“Reading to children is so important because learning to read opens up an enormous world of opportunity that lasts a lifetime,” said David Walker, EVP/CFO, Level One Bank. Continues Walker, “Being able to read is the key to personal development and full engagement in society.”

Reading celebrations will continue throughout the month of March at Southwest Detroit Community School, Warren Bow Elementary School and Herrington Elementary School as well as at Detroit Leadership Academy and Detroit Innovation Academy where students will participate in the regularly scheduled Lunchtime Reading Program as well as read aloud sessions by featured readers.

“Before a child can read on their own, they learn the power of imagination and storytelling by having others read to them,” said Chris Uhl, Vice President of Community Investments for Quicken Loans. “Reading to children sparks interest and develops curiosity so they are motivated to pursue their education.”

National Reading Month activities will also include book donations to every student in grades K-5 at each of the participating schools to create or add to their home library. Book donations were made possible through the kind donations of the Detroit Chapter of the Kiwanis Club, Level One Bank, Children’s Book Author Lisa Wheeler, Quicken Loans and hundreds of caring adults from throughout Southeastern Michigan.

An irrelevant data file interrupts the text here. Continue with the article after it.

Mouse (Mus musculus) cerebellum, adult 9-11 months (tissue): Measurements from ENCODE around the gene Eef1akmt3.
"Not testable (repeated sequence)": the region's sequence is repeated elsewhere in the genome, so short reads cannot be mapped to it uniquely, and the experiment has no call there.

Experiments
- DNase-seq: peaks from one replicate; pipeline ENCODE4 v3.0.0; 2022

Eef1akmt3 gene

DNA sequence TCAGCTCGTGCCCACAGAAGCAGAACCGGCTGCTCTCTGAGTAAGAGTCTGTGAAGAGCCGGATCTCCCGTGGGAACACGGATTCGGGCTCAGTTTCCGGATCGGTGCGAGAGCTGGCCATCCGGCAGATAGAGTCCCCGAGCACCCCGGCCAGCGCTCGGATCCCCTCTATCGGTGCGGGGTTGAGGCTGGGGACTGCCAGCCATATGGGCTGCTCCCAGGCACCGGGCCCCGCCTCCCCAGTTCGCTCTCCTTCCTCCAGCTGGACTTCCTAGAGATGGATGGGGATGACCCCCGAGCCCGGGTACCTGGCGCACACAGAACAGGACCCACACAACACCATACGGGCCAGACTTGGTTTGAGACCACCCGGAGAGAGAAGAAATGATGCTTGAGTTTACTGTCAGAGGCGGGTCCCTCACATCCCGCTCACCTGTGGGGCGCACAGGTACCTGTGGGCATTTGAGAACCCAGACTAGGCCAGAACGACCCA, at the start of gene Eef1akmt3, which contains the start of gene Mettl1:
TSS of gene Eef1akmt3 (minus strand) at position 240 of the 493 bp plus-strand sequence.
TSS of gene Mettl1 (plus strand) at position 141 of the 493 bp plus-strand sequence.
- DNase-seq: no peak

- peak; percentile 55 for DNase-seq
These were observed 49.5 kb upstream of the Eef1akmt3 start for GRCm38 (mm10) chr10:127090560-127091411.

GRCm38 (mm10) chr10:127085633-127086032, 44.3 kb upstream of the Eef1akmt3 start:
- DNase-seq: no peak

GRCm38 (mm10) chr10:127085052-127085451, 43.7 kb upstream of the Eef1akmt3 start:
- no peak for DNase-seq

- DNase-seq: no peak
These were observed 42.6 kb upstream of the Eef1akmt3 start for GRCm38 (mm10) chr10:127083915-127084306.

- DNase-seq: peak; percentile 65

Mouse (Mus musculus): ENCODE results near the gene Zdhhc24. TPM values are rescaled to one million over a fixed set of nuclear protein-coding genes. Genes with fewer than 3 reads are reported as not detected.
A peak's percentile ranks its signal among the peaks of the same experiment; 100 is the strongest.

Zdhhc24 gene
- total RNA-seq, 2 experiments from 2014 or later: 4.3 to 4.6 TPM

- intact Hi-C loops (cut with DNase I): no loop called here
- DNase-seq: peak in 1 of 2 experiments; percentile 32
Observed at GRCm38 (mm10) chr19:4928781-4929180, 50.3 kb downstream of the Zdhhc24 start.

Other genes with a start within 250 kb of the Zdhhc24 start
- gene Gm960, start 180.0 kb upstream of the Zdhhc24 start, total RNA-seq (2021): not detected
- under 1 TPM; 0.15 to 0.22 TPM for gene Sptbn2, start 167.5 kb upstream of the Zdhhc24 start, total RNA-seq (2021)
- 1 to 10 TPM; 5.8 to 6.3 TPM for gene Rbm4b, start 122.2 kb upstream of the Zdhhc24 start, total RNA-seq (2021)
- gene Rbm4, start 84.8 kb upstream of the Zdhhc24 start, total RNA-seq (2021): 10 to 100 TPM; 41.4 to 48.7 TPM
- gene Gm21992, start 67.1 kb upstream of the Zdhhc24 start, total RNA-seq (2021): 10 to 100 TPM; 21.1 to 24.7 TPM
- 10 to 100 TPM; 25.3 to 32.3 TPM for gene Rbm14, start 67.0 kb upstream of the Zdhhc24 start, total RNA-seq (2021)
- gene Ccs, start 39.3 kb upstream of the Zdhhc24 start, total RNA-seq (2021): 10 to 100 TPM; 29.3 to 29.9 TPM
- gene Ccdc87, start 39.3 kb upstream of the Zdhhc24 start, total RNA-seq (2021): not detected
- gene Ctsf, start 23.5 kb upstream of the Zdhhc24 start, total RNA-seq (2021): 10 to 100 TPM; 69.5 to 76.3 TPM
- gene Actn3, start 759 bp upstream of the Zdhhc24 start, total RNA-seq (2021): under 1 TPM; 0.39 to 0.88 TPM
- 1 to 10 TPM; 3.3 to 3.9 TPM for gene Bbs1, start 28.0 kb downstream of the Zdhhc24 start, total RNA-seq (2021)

“Reading to children teaches them how to open doors to new worlds with their mind, stimulates their creativity and helps them take the first steps toward breaking down barriers between cultures and places unknown,” said Jessica McCall, Office of Mayor Michael E. Duggan, City of Detroit.

Ky Lindberg, Detroit Director for Read to a Child adds, “I had the pleasure of obtaining my entire education in Detroit Public School and recognize the importance community support has on a child’s life. If we meet our goal of raising $25,000 during National Reading Month, we can provide direct literacy support to hundreds of children in Metro Detroit and provide added support to the amazing teachers who have dedicated themselves to promoting our children’s academic success.”